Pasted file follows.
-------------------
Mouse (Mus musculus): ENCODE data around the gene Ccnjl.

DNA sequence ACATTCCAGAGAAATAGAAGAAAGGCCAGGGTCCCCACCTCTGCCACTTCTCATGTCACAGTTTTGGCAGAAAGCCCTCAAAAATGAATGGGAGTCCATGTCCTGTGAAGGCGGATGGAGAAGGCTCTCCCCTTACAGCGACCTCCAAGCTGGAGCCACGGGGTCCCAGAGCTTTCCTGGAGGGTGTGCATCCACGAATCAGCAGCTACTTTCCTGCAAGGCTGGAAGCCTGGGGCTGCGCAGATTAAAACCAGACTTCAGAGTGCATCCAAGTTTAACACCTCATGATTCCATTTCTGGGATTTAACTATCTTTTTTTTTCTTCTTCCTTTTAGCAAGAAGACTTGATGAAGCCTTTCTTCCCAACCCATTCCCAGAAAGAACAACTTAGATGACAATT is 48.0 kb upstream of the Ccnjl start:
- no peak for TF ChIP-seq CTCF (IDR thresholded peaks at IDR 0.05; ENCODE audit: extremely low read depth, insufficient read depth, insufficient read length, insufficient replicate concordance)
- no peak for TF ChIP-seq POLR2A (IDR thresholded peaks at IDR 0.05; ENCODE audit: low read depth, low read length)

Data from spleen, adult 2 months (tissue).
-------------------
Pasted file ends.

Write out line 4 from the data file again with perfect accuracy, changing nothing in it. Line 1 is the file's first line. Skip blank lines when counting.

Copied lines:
- no peak for TF ChIP-seq POLR2A (IDR thresholded peaks at IDR 0.05; ENCODE audit: low read depth, low read length)